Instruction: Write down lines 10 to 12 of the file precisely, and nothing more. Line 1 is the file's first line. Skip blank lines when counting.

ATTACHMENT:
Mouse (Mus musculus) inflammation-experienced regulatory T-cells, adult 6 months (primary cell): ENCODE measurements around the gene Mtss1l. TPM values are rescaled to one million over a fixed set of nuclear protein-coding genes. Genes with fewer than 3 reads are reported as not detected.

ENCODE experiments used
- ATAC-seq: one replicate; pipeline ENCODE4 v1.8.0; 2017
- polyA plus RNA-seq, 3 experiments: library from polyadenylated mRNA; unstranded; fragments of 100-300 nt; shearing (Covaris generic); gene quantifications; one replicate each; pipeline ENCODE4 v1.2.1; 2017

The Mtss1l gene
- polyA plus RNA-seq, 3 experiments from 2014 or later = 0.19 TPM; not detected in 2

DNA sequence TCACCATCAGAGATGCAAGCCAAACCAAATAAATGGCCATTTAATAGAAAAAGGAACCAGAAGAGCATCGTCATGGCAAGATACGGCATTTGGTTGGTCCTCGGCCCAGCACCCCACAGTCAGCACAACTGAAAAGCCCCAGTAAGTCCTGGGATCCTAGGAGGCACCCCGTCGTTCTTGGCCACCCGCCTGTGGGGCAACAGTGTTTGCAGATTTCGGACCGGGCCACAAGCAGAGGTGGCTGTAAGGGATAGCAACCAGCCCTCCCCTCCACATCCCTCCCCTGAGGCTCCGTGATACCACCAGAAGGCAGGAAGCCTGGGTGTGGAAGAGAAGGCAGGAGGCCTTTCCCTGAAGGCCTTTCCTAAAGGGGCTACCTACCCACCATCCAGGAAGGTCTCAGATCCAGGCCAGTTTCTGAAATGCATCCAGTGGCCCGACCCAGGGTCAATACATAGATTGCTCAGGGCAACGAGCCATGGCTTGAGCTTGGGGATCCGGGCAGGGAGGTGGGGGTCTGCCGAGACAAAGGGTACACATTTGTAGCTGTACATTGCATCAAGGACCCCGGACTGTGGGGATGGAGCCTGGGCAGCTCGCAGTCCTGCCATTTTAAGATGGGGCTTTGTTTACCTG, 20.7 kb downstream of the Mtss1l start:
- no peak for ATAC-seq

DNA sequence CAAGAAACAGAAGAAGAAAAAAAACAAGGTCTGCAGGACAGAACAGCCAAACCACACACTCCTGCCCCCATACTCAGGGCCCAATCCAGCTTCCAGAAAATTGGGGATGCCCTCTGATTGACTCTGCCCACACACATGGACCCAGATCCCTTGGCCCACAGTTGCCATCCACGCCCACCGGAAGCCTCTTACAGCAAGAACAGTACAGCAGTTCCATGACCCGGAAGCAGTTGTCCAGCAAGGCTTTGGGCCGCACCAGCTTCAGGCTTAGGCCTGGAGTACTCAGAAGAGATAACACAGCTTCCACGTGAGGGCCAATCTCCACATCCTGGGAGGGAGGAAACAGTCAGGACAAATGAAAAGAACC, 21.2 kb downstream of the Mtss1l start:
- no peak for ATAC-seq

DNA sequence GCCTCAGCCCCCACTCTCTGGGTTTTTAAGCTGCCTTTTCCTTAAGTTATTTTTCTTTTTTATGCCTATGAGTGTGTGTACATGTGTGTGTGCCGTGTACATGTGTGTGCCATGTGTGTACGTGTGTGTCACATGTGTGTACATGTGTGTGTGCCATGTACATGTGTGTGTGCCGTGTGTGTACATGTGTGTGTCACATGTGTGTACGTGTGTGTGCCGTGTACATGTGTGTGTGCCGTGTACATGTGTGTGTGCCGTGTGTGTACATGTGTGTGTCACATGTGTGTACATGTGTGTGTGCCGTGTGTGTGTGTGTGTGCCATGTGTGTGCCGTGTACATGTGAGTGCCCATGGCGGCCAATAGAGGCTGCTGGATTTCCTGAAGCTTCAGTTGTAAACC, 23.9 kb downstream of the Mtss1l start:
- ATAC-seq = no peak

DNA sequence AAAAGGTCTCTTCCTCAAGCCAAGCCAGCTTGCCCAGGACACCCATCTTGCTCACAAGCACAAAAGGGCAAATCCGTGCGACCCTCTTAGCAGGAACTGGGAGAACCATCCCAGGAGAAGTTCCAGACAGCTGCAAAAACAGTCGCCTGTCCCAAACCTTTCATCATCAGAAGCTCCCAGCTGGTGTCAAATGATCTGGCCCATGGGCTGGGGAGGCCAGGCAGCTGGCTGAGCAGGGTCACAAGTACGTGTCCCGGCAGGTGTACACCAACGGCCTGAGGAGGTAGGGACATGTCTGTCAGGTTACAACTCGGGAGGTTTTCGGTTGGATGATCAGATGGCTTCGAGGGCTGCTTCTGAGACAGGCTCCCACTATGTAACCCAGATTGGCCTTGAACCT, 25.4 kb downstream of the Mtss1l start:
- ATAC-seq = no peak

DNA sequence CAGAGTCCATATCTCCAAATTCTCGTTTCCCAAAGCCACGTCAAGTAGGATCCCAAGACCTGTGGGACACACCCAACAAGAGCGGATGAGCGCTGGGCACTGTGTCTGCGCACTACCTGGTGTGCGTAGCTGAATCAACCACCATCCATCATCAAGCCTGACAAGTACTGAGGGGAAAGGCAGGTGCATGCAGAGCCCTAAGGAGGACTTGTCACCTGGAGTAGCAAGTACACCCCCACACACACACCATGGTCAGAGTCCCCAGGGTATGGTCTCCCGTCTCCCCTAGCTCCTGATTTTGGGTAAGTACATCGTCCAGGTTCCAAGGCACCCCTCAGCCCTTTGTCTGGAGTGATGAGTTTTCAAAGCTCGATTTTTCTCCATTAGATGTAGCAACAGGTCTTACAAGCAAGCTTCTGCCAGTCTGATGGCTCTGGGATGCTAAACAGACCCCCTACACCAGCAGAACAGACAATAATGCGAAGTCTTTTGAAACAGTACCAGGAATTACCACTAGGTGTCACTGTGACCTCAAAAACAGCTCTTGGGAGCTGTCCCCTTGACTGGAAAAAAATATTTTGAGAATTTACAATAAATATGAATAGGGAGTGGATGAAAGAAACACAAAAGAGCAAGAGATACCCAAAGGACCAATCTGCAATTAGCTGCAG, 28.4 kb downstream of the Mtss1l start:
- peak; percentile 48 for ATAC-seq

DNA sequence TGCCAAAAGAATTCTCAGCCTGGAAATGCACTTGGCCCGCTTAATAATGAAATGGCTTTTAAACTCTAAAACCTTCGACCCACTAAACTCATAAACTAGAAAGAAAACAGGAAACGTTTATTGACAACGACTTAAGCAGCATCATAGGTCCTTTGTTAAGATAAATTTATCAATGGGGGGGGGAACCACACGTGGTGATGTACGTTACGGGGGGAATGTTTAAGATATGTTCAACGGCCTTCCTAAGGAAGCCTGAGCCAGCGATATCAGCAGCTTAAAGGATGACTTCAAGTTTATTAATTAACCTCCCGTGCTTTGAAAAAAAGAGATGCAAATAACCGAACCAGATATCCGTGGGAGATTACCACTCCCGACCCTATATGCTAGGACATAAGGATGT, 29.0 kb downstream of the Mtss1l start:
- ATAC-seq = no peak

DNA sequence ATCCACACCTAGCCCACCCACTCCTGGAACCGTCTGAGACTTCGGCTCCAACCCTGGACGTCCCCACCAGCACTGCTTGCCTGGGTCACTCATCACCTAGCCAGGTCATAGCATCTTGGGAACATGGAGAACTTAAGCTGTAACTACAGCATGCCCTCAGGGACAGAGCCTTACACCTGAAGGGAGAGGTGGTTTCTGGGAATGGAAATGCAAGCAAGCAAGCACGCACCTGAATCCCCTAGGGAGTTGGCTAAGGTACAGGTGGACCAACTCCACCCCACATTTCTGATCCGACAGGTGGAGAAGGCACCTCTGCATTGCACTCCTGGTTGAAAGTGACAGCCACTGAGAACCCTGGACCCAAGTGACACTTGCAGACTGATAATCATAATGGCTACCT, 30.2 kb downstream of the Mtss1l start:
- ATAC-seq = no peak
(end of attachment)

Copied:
- no peak for ATAC-seq

DNA sequence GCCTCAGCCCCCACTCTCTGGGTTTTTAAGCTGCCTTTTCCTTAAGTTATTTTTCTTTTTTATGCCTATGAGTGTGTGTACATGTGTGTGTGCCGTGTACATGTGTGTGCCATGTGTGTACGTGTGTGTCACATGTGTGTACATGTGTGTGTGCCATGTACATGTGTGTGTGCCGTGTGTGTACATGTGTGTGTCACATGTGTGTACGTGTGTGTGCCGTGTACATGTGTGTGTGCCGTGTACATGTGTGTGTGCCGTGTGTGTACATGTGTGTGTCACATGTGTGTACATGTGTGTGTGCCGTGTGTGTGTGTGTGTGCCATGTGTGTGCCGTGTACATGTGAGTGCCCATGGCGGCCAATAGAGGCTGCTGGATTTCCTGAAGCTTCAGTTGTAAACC, 23.9 kb downstream of the Mtss1l start:
- ATAC-seq = no peak